Ruud Gullit: Perfect XI

Peter Schmeichel
He had a great presence in goal, which was his advantage. He was a very difficult keeper to beat whenever I played against him. Not only was he good for Manchester United, but he showed in 1992, when Denmark won the European Championships, that he was the best at international level too.

Manfred Kaltz
He played for Hamburg in the ’80s and was famous for his Bananenflanken [banana crosses]. His crosses had so much spin on them, they were so difficult to defend, the strikers were scoring for fun. He was also one of the first attacking right-backs. He almost invented the idea of the wing-back, long before Cafu and Roberto Carlos came on the scene. He was very good at set-pieces too.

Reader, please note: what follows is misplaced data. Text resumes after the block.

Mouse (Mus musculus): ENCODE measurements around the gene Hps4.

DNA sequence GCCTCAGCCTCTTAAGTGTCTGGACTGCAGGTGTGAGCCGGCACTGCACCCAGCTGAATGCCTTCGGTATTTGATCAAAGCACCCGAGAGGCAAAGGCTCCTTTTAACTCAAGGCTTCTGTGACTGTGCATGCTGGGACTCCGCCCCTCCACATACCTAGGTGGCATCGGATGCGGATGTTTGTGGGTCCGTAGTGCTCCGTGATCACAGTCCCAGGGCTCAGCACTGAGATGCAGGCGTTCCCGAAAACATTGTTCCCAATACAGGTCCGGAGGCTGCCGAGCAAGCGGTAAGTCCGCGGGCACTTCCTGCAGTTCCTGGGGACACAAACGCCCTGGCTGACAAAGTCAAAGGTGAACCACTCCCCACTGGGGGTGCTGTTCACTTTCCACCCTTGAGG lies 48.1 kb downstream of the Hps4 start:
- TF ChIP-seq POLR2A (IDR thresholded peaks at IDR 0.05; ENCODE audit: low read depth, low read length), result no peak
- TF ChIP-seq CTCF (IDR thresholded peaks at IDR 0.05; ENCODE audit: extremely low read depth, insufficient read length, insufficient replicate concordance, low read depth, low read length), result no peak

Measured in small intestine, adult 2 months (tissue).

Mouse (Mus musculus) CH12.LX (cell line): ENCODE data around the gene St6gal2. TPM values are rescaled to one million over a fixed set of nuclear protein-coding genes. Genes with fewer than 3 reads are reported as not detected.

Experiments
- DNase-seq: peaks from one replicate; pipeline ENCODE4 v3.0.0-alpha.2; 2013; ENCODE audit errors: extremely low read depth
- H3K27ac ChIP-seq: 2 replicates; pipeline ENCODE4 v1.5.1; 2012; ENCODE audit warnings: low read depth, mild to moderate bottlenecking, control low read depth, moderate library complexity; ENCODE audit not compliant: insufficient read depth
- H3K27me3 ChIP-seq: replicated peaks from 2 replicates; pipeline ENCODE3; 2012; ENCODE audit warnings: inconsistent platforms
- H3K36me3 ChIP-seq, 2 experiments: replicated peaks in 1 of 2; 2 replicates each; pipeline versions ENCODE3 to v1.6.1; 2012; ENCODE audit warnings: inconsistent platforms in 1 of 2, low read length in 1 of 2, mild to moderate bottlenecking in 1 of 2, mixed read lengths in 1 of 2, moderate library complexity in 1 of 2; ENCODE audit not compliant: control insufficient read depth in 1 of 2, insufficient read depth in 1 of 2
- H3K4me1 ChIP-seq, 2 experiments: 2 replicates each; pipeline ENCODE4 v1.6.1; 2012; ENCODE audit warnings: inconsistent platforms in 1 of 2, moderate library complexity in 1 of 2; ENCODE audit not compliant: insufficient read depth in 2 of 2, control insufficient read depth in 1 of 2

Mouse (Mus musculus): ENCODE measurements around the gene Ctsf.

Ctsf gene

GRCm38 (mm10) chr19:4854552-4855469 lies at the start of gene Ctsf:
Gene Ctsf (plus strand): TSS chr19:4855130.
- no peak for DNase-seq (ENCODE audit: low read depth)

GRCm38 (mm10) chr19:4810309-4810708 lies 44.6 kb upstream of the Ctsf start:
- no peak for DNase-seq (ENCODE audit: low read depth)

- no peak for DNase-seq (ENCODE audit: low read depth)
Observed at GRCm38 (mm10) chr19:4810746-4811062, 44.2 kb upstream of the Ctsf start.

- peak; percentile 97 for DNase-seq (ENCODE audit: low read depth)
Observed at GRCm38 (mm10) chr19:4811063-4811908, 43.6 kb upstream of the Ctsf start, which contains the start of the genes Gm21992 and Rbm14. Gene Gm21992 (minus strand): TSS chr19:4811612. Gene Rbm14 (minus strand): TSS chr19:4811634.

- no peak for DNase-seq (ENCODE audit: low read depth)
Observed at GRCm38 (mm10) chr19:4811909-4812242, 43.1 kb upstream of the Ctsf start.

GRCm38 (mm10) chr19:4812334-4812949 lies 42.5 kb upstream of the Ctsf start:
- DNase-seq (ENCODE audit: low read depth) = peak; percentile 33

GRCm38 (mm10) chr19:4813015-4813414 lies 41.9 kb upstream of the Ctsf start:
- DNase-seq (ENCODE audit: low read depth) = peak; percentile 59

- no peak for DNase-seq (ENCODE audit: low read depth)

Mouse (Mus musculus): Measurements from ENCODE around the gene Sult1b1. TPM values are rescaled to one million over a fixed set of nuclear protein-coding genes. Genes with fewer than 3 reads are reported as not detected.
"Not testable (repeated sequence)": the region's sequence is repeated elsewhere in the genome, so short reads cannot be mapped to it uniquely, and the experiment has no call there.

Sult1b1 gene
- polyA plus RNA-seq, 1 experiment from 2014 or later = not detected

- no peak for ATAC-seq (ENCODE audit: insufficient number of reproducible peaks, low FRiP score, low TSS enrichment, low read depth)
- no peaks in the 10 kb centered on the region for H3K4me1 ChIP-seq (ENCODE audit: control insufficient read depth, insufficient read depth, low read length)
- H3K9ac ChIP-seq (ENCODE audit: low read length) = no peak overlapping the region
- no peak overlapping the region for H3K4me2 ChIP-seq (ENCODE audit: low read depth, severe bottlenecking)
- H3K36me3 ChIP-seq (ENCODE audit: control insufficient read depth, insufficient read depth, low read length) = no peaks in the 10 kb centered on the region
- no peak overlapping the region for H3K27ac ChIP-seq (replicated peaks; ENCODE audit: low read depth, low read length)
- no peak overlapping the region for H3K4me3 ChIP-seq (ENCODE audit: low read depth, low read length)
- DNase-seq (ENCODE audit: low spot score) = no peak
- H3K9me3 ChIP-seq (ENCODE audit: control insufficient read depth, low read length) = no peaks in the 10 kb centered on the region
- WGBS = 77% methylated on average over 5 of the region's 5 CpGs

Franco Baresi

A leader at the back, very strong and quick, with an excellent understanding of the game. As a defender, he could do everything. A lot of the time, he would know what the attacker was going to do before they knew themselves! How do you get past someone like that?

Marcel Desailly

A very strong defender and excellent in the air, which is something you need. He also had the kind of pace and power that would frighten attackers into making a mistake. Not necessarily a leader, but a very experienced defender. He would complement Baresi well.

Paolo Maldini

Position for position one of the greatest players ever, and he’s still playing which shows what a great athlete he is. But unlike certain other great full-backs, he wasn’t world class when just defending or just attacking – he could do both better than most and is an excellent centre-back too.

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